October 3, 2001

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Prejudice clouds women's marathon history

John Mehaffey

Confusion and prejudice cloud the history of the women's marathon, primarily because women were long thought too fragile to run 42.195 kms over the roads.

The anti-feminists, who opposed any women's race over 200 metres for most of the 20th century, would have been confounded by Sunday's Berlin marathon.

Naoko Takahashi, a slight, young Japanese, reduced the world best by 57 seconds to clock two hours 19 minutes 46 seconds. Her time would been fast enough to win the men's Olympic title as recently as 1956.

Several reports have claimed a Greek woman named Melopene ran in the 1896 Athens Olympic marathon, the first Games of the modern era, finishing in about 4-1/2 hours. The first men's champion, Greek Spiridon Louis, clocked 2:58:50.

The first woman officially timed in a marathon was Briton Violet Piercy who completed the Windsor-Chiswick course on October 3 1926 in 3:40:22.

Her mark lasted for 37 years until Merry Lepper, a 20-year-old American, clocked 3:37:07 in Culver City.

In the unenlightened days when women were usually banned from marathons, Lepper and her friend Lyn Carmen hid in the bushes before illicitly joining the field.

Beames Doubt
The first sub-three hour marathon has been credited to Australia's Adrienne Beames with two hours 46 minutes 30 seconds in Werribee, Victoria, on August 31 1971. The time has been queried by some statisticians because of doubts over the length of the course.

Beames, the Victorian squash champion from 1966-8, was also, according to contemporary reports, a noted singer. She clocked 2:46:25 six years later in Phoenix, which gives credibility to her Werribee time.

These isolated achievements were recorded against a backdrop of illogical prejudice against women's running, instigated largely by the women's 800 metres final at the 1928 Amsterdam Olympics.

After several women collapsed at the end of an exciting race, won by German Karoline Radke, there were calls in the press to ban women from races of more than 200 metres.

Comte de Baillet-Latour, president of the International Olympic Committee, went further. As in ancient Olympia, he said, women should not take part in the Games at all.

The world governing athletics body acted swiftly. All women's races longer than 200 metres were banned for 32 years until the 800 was restored at the 1960 Rome Games.

Women's liberation movements flourished during the 1960s although the sporting authorities, as usual, lagged behind popular opinion.

In 1967 a race marshal spotted Kathy Swizer running in the Boston marathon and tried to remove her from the race. Swizer had taken the precaution of running with her hammer thrower boyfriend. The marshal failed.

The 1970s were pivotal years for women in particular and women distance runners in particular.

In 1971, organisers of the New York City marathon allowed five women entrants in a field of 164. American Beth Bonner was the first woman home in 2:55.22, followed by Nina Kuscsik.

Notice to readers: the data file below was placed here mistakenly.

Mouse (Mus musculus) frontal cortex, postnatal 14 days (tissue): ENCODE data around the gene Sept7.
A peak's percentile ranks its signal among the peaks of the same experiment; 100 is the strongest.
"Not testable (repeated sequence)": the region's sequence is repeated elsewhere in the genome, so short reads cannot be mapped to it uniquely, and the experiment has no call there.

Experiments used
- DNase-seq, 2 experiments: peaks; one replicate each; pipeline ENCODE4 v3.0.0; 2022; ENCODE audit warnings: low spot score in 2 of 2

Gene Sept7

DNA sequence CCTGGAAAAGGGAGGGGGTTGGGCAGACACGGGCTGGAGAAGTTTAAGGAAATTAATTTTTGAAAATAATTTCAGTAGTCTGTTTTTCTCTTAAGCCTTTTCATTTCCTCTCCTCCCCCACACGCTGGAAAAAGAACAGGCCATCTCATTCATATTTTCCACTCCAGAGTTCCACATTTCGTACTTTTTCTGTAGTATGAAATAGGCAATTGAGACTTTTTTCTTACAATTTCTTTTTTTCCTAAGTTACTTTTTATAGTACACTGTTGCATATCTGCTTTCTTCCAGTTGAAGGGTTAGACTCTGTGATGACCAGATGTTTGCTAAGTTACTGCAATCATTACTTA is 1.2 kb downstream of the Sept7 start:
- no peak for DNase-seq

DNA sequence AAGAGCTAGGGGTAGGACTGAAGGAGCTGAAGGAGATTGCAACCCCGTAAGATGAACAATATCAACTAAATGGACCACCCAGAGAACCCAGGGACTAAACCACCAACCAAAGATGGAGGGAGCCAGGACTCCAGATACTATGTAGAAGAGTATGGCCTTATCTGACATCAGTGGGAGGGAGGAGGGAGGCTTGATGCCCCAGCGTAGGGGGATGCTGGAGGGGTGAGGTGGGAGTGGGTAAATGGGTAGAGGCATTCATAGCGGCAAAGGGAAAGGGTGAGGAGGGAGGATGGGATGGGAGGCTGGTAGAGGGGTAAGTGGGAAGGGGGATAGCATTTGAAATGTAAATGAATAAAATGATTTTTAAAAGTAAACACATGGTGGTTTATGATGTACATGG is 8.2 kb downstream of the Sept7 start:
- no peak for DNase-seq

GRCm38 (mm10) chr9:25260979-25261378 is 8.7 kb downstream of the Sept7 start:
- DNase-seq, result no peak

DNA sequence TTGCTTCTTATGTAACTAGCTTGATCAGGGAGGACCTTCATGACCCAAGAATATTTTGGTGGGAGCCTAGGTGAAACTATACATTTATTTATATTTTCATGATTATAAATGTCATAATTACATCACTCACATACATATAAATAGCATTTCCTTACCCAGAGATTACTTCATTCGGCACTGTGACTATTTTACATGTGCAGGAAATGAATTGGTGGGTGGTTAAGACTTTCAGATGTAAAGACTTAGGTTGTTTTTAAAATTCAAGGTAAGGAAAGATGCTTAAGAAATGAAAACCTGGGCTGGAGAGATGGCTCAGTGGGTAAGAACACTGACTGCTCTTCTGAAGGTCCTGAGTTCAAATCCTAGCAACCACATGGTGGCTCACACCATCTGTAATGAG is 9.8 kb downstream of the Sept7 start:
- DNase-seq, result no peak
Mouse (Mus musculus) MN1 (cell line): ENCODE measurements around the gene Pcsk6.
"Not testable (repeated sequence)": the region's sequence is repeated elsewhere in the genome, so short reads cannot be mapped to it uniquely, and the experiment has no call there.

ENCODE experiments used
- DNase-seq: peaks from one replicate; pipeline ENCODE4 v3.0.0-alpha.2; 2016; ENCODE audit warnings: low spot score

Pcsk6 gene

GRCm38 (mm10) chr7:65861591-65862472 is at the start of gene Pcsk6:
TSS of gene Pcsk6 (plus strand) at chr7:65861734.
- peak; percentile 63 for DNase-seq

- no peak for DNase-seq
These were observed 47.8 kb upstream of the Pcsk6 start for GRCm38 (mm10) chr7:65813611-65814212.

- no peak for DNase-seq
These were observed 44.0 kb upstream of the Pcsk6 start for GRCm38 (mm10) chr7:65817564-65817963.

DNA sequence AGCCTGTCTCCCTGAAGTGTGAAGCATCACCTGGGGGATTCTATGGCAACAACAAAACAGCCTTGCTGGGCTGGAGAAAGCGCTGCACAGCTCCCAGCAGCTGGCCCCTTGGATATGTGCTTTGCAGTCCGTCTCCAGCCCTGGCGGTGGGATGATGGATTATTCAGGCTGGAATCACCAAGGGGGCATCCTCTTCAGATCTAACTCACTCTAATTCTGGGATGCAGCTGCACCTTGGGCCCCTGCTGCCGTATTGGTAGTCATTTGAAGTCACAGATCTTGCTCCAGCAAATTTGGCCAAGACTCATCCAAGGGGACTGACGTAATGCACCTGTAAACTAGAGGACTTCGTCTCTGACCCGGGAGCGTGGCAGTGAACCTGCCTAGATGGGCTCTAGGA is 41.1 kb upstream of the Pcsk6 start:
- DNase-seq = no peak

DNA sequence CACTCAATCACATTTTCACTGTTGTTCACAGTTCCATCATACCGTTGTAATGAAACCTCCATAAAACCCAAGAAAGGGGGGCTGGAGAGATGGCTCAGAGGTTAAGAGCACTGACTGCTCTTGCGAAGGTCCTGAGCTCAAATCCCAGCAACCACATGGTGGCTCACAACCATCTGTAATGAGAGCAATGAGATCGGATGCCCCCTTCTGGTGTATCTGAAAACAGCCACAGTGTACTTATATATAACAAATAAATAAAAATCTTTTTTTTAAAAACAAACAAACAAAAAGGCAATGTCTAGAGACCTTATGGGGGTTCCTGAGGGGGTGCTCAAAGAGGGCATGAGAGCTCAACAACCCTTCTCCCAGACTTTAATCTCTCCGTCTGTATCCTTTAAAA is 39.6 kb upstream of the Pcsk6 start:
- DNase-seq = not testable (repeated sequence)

Waitz Breakthrough
Boston relented in the following year with Kuscsik the first woman home in 3:10:26. Kuscsik had been inspired by President John Kennedy's call for Americans to get fitter during the early 1960s, taking up successively skating, walking and running.

Attitudes towards women athletes were also belatedly changing.

Women, said West German physiologist Ernst Van Aaken, were ideally suited to running marathons.

"Women have the ideal physique required to excel in long-distance running," he said.

Van Aaken said women sweated less and were subsequently less susceptible to dehydration. They also weighed less and became fatigued less quickly.

A cool, elegant Norwegian finally convinced the sceptics that women's distance running was to be taken seriously. Appropriately it happened on the streets of New York, biggest and brashest of the new mass-participation big city races.

After finishing third in the 1974 European championships 1,500 metres final, Grete Waitz was asked if she had considered moving up to the non-championship 3,000.

"No, I've raced the distance once and thought it far too long," she replied.

Yet in 1978 Waitz, who had never run further than 19 kms in training, won the New York marathon in 2:32:30, two minutes faster than the previous best.

Despite initial reluctance she turned out again in 1979, clocking 2:27:33, seven minutes faster than any other woman. The time was good enough to win every Olympic marathon prior to Emil Zatopek in 1952.

Incredibly the 1,500 was still the longest event on the Olympic programme at the 1980 Moscow Olympics but change was swift to come as the authorities belatedly redrafted their programmes.

The first championship marathon was won by Rosa Mota at the 1982 European championships in Athens. In the following year, Waitz won the inaugural world title in Helsinki.

In 1984 several women, notably Swiss Gabriele Andersen-Schweiss, collapsed in stifling heat during the Los Angeles Olympic women's marathon, won by American Joan Benoit.

But this time there were no calls for the race to be banned. Women's distance running had arrived.

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